Failing to appreciate doors, and other mysteries of brain space

By Carl Zimmer | September 22, 2010 12:46 pm

neglect drawingsMore brains!

Yesterday I blogged about my new article in the Times about a new theory of consciousness. Today my latest column about the brain is posted at Discover’s web site. I take a look this month at space. One of the most fascinating ways the brain can go awry is known as spatial neglect, in which people simply ignore part of the world around them. (These drawings were made by people suffering from one form of spatial neglect.)

In my column, I look at recent research that uses these kinds of failings to figure out how we build our perception of space in the first place. Check it out!

[Image: Nature]

CATEGORIZED UNDER: Brains, Writing Elsewhere

Comments (2)

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  1. Quick Links | A Blog Around The Clock | September 22, 2010
  1. johnk

    Most studies of “allocentric” space focus on the hippocampal formation. In my reading of the cited articles (although its not very clear) the “allocentric” space of “allocentric neglect” is the space within an object. Presumably, this is part of the “ventral stream” of visual processing where object recognition is thought to occur. Within-object space seems like a small slice of spatial processing. (It’s also not clear to me what the “right” side of an object is, if its not egocentrically defined).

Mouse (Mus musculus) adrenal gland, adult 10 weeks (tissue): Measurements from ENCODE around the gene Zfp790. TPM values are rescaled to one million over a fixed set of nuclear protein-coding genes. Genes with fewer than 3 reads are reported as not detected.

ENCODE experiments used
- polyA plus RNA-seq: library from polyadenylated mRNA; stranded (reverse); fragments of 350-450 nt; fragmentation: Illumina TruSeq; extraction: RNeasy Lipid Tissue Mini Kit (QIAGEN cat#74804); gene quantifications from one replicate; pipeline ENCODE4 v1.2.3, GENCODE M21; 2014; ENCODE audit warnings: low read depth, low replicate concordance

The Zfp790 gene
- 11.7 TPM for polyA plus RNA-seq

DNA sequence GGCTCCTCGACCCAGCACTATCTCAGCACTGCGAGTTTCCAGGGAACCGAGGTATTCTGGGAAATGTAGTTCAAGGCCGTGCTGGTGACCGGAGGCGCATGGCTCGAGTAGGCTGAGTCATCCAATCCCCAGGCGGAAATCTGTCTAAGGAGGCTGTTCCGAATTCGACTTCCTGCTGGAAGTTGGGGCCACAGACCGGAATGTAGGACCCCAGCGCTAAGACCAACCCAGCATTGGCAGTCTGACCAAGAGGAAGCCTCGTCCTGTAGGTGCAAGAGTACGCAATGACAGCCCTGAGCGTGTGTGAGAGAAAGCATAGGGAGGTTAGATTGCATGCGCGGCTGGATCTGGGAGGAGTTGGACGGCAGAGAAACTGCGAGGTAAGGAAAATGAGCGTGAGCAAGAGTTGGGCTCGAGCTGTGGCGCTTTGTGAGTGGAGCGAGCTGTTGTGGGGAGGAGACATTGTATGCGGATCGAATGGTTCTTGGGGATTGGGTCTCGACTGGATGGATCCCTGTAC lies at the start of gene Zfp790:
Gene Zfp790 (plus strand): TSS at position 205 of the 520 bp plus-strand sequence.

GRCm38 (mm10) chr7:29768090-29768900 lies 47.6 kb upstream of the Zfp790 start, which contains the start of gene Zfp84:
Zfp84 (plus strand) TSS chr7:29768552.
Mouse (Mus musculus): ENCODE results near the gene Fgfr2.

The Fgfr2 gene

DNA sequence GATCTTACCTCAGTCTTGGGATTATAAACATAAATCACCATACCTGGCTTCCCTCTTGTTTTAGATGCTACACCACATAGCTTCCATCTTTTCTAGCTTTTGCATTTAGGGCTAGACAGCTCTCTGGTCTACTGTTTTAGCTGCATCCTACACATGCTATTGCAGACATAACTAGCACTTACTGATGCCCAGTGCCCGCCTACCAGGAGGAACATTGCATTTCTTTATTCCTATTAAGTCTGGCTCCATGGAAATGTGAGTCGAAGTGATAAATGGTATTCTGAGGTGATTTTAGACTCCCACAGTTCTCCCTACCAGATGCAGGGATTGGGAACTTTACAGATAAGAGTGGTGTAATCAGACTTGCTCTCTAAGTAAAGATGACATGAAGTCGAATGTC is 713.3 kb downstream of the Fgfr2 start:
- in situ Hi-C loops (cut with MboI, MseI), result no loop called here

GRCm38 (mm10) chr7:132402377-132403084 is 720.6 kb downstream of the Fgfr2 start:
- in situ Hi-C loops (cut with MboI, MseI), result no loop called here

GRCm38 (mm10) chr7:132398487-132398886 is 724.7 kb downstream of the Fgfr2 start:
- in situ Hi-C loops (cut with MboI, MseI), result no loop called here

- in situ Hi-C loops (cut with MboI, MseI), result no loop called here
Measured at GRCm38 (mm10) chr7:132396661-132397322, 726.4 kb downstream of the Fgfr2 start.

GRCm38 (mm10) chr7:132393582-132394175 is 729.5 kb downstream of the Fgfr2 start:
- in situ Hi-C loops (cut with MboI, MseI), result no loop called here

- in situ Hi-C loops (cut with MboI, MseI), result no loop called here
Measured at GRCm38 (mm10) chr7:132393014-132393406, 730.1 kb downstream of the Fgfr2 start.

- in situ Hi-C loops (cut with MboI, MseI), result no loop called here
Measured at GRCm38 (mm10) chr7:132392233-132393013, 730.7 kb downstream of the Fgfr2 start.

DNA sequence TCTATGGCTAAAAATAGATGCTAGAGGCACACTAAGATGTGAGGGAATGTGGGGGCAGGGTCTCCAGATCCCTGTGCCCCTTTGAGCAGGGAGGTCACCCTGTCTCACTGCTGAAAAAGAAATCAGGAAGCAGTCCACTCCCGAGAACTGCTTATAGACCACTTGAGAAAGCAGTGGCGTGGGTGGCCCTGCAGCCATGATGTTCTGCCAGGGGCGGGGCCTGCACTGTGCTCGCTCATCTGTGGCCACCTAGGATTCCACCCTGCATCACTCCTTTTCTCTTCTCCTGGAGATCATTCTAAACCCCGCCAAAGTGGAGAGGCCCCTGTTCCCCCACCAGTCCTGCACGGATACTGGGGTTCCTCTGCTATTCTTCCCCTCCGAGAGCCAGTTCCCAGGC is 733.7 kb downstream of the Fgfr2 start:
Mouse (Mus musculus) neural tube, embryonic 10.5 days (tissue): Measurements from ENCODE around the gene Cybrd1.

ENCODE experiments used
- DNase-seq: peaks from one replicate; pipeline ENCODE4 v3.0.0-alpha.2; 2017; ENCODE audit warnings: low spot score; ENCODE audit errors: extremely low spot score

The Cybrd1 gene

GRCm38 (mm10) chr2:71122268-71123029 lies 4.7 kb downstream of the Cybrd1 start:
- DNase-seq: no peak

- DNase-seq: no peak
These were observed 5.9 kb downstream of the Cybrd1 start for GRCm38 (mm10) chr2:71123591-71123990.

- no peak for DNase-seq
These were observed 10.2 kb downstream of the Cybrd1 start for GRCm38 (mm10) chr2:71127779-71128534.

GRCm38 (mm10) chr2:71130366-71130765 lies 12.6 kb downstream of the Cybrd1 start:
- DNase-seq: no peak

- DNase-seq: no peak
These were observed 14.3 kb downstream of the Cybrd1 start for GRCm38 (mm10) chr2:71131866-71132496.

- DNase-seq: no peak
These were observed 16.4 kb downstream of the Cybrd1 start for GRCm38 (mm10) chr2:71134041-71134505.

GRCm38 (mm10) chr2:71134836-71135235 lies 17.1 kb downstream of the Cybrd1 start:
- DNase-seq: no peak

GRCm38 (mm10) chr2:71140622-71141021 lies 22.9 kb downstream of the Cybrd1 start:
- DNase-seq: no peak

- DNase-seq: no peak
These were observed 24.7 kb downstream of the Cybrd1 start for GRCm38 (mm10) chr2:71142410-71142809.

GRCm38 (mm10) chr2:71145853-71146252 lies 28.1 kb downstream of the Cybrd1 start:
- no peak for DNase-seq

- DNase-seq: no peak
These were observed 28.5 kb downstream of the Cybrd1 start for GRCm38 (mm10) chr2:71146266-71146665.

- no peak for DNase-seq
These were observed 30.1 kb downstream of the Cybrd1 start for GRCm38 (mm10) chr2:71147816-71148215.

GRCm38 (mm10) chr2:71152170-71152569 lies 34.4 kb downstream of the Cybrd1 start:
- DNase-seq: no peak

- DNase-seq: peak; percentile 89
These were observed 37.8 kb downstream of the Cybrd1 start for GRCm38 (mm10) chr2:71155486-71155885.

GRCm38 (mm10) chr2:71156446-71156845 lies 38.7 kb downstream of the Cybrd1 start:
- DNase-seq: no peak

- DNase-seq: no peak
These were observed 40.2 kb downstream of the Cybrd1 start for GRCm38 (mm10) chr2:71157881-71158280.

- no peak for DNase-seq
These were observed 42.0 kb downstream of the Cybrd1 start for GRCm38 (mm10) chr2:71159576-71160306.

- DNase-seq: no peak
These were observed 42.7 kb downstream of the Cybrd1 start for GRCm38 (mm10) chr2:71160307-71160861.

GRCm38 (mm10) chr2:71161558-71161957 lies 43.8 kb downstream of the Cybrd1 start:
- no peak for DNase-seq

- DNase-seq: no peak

Hippocampal “allocentric” processing refers to navigational space. Place cells, head-direction cells and grid cells, are found in and around the hippocampal formation, All appear to be allocentric representations of the space in an environment, the spatial frame for navigation. Rats, monkeys and humans with lesions in or near the hippocampal formation have great difficulty with tasks involving navigational space.


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The Loom

A blog about life, past and future. Written by DISCOVER contributing editor and columnist Carl Zimmer.

About Carl Zimmer

Carl Zimmer writes about science regularly for The New York Times and magazines such as DISCOVER, which also hosts his blog, The LoomHe is the author of 12 books, the most recent of which is Science Ink: Tattoos of the Science Obsessed.


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